Jiro eventually makes his way to Mitsoku and battles his “older brother.” During the battle, the building they are in sustains heavy damage and explodes. Jiro makes it out alive but tells Hinano that he could not save Mitsoku or his “brother.”

As the smoke clears from the building we see Saburo in Hakaider from holding Mitsuko’s unconscious body.

The Good: First, let’s deal with the art. I like Meimu’s style and it fits this manga well. He draws nice mecha and has a cool style. Meimu’s art looks similar to “old school” manga art, but with a totally modern twist. I like it.

Second, Ishinomori is crafting a very entertaining story. He combines plenty of action along with plenty of drama and dialogue. Ishinomori has created a delightfully complex universe that pulls in the reader. I love that D.A.R.K. is not just a bunch of raving lunatics. They actually see themselves as protectors of the Earth. I like the complexities with the different androids. The first Kikaider is wonderfully tragic and full of sorrow. The story of his creation and “death” and “rebirth” is excellent and chilling. Jiro is intriguing with his acknowledging that he is not human but him still possessing a “soul.” The third one, Saburo, is more of a loose cannon. Very powerful and is going to do things on his own terms. Very confident and sure of himself.

The basic theme of the manga is from the Blade Runner (Phillip Dick’s Do Android’s Dream of Electric Sheep?) vein of Sci-Fi stories that all originally hail from Mary Shelley’s Frankenstein. I find it intriguing and I think that Kikaider 02 brings a new twist to an age-old question of what is “life” a “soul” and “god,” and at what point does science try to replace the Devine?

Ishinomori is able to pull off action as easily as he can a very introspective contemplative scene. The characters are all well defined and have clear motivations. The Revolution is interested in Volume 3 and seeing where Ishinomori goes with this story.

The Bad: Meimu’s art may not appeal to everyone. I like it, but I can see where some people may not like the “old school” manga art influences.

Some readers may be turned off by the fact that Kikaider 02 is treading on grounds that have already been addressed by various movies, books, and manga. However, in the long run, we all know that there really are no truly new or unique ideas. Almost everything is a re-tread of some type or another.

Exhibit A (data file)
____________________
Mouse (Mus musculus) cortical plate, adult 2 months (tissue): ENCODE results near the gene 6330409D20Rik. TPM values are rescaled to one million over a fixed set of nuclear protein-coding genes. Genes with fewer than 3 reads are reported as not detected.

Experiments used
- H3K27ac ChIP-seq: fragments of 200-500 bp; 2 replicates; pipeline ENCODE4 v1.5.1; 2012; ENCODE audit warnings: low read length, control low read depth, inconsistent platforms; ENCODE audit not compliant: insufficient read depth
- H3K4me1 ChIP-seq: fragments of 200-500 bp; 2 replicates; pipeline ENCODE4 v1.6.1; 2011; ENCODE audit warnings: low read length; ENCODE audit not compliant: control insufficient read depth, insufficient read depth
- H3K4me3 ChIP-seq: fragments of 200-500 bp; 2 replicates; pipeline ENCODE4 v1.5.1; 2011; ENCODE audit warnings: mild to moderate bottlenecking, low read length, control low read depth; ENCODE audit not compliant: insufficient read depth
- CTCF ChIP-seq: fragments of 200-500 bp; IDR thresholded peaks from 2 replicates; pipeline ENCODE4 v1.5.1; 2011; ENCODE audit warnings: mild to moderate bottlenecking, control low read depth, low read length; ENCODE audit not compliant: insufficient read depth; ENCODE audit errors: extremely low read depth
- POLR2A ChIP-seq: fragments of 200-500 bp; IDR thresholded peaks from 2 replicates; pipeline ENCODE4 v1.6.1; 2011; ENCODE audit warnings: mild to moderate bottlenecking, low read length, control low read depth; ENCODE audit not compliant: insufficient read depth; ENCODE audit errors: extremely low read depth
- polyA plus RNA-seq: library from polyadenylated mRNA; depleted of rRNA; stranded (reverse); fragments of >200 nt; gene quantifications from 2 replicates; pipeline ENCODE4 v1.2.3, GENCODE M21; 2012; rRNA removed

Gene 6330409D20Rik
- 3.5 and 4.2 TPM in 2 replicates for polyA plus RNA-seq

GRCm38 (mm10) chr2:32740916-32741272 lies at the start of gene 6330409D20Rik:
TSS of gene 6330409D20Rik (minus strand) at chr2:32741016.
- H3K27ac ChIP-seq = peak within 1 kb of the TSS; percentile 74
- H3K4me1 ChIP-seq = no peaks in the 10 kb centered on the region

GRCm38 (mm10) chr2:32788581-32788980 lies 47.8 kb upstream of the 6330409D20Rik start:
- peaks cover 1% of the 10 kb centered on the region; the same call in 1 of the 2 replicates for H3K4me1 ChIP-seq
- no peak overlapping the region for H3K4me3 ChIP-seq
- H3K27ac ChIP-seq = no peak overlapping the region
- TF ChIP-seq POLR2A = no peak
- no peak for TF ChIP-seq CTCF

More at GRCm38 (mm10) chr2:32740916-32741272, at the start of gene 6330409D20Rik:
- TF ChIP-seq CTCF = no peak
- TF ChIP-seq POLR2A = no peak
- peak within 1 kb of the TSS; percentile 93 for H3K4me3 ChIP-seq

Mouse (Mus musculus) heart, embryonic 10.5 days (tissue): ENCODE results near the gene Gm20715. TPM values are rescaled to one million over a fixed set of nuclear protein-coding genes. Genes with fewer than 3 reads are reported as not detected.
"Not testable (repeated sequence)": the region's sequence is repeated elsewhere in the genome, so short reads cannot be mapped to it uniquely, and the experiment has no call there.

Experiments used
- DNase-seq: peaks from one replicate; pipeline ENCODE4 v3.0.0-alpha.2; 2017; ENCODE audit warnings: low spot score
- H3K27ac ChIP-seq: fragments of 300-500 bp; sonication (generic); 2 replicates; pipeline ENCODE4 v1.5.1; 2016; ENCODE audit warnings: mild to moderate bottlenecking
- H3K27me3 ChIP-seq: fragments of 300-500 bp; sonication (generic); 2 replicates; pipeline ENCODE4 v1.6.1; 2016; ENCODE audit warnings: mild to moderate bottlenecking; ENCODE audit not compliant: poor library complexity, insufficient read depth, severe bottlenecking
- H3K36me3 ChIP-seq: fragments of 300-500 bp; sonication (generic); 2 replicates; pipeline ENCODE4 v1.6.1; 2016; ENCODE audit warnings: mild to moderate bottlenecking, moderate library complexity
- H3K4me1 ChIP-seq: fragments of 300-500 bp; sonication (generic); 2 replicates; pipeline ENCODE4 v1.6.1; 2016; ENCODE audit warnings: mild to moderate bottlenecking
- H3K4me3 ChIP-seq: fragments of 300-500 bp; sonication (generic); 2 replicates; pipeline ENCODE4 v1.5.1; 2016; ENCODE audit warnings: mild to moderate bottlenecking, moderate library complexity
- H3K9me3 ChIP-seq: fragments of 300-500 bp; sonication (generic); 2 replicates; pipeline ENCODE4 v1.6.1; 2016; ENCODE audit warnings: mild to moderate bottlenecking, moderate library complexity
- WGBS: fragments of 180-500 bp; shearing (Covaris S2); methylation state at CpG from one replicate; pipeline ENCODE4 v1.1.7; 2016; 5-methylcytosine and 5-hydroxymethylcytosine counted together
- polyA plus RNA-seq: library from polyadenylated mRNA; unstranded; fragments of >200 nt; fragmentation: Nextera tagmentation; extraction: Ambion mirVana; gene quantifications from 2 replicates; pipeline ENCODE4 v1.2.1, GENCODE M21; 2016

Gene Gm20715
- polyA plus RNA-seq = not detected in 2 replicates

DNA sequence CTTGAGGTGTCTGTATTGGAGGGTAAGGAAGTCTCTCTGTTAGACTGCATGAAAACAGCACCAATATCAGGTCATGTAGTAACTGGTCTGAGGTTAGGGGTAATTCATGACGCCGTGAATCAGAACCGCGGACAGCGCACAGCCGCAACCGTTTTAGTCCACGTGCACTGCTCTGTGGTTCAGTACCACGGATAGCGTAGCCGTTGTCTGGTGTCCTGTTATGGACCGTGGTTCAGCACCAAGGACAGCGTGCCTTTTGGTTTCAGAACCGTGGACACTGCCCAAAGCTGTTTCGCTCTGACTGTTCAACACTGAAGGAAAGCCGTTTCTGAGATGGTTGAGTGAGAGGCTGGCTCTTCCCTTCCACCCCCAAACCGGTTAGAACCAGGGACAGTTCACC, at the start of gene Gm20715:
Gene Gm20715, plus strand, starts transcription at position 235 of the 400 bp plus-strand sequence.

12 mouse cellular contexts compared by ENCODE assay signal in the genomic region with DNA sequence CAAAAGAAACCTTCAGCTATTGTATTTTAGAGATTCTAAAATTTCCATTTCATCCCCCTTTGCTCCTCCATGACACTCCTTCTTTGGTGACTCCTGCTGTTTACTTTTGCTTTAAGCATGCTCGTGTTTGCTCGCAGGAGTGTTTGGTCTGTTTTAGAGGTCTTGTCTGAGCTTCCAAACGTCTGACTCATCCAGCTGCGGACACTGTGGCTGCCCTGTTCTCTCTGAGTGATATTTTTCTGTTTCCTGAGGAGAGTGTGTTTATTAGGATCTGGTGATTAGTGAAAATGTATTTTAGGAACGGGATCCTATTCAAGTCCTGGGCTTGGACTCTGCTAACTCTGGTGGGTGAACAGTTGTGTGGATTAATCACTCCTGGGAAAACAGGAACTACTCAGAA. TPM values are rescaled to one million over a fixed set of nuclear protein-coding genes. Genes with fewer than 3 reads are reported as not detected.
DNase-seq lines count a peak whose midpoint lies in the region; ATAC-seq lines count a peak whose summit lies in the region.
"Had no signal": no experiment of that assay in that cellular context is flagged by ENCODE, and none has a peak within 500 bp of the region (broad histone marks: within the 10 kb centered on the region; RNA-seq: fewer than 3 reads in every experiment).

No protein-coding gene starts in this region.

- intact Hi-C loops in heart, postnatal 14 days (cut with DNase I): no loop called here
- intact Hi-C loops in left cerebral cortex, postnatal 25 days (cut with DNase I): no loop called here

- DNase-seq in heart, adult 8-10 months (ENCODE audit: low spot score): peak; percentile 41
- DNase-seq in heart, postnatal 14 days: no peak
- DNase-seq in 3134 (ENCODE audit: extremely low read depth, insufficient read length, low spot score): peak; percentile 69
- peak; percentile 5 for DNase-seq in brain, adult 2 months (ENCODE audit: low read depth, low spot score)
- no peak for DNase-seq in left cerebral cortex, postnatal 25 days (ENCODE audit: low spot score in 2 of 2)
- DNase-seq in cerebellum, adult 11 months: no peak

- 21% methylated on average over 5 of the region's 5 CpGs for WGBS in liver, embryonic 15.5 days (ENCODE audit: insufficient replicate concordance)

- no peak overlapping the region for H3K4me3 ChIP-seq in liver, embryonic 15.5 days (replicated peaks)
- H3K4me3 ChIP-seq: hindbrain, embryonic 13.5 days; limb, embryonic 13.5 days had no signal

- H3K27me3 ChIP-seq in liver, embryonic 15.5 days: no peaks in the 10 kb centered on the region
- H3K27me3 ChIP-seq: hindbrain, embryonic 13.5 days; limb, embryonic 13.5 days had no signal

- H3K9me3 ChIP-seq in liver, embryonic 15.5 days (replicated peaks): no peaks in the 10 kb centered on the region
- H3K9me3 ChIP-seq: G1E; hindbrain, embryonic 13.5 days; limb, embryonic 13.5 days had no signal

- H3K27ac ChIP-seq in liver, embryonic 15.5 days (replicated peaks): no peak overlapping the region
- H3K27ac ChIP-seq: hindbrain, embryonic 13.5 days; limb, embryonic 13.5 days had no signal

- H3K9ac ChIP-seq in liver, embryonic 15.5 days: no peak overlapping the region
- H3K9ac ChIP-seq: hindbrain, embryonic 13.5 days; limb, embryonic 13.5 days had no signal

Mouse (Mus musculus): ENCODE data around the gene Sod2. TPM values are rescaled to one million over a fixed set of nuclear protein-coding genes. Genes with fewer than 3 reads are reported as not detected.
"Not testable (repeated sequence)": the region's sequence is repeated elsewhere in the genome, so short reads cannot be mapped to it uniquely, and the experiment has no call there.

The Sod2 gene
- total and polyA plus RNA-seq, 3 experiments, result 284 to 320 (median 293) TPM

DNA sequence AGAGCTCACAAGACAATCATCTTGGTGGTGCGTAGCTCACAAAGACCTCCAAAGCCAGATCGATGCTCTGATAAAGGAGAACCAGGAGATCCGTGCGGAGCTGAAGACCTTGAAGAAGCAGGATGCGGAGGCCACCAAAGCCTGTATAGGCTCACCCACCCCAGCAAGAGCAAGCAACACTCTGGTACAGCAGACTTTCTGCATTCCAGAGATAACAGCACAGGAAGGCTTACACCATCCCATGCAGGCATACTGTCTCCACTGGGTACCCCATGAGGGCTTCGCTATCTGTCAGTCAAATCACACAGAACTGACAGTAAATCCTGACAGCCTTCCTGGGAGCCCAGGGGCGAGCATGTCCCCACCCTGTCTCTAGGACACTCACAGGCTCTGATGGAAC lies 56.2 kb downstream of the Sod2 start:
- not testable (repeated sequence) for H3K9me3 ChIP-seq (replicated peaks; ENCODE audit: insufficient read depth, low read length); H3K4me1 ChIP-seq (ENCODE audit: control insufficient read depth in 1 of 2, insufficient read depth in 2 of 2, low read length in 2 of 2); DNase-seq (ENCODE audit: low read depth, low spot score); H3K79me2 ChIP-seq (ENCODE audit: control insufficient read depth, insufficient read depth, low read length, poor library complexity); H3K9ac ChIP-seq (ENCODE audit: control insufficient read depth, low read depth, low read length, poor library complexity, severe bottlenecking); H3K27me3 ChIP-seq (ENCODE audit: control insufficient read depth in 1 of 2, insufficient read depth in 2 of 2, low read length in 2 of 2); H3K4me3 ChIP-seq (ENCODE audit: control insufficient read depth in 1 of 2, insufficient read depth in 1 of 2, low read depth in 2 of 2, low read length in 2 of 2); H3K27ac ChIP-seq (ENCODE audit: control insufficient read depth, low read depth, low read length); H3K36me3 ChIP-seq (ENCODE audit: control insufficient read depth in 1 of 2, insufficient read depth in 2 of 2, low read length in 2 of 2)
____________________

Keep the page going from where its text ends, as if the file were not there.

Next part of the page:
2 thoughts on “Manga Review: Kikaider 02 Vol.2

  1. Hm, I like the fact that there seems to be a lot of gray area in this story. I dislike stories where the “good guys” and “bad guys” are mere stereotypes.

    I’m anxious to get a look at the art. The artwork will be huge for me. I can’t stand “sloppy” manga art like One Piece and Yu-Gi-Oh! It’s too hard for me to read and make sense of what’s going on from panel to panel.

    I prefer clean lines and easy to read text.

    I’m definitely gonna check this out.

    Viva La Revolution!

    ~ Soups

  2. Well, I’ve read books one and two.

    Having just finished re-watching the Evangelion anime and the Ghost in the Shell mangas one and two, I thought I was ready for something a little more straightforward.

    Kikaider 02 is definitely straightforward! In fact, I didn’t even read the entire intro because I felt the author was revealing too much of the story.

    This pretty much continued in the story with the characters’ “motivations” totally being explained either as soon as they are introduced or shortly after. This isn’t necessarily a bad thing, but I like a little mystery and blurriness with what is going on (although if overdone, it’s a bad thing).

    That being said, I have a theory about Hinano that isn’t plainly stated in the text.

    I’m also not too crazy about animal- and insect-like robots… I like Mechs, tanks, and androids, that’s about it.

    The most interesting character is Gill. I’m interested to learn more about him.

    Finally, I do appreciate the “what is life” theme, but, again, I’m not sure I like it being dealt with so directly, and soon, by the characters.

    In the end, though, I’m glad I picked it up, and I will check out future volumns.

    Viva La Revolution!